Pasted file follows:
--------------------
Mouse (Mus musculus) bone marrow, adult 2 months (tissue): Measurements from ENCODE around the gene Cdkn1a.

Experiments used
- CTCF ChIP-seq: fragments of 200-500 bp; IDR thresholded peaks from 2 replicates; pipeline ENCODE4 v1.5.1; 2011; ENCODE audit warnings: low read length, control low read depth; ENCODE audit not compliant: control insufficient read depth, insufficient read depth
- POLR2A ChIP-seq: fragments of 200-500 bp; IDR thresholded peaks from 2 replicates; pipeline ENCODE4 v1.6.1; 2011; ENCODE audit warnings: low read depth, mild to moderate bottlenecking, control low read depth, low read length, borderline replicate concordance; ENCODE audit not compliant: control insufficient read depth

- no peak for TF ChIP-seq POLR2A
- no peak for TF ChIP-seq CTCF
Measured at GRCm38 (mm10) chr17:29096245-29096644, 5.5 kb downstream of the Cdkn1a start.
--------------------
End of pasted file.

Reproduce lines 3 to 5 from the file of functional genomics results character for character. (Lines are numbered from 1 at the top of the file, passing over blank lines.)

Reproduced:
- CTCF ChIP-seq: fragments of 200-500 bp; IDR thresholded peaks from 2 replicates; pipeline ENCODE4 v1.5.1; 2011; ENCODE audit warnings: low read length, control low read depth; ENCODE audit not compliant: control insufficient read depth, insufficient read depth
- POLR2A ChIP-seq: fragments of 200-500 bp; IDR thresholded peaks from 2 replicates; pipeline ENCODE4 v1.6.1; 2011; ENCODE audit warnings: low read depth, mild to moderate bottlenecking, control low read depth, low read length, borderline replicate concordance; ENCODE audit not compliant: control insufficient read depth

- no peak for TF ChIP-seq POLR2A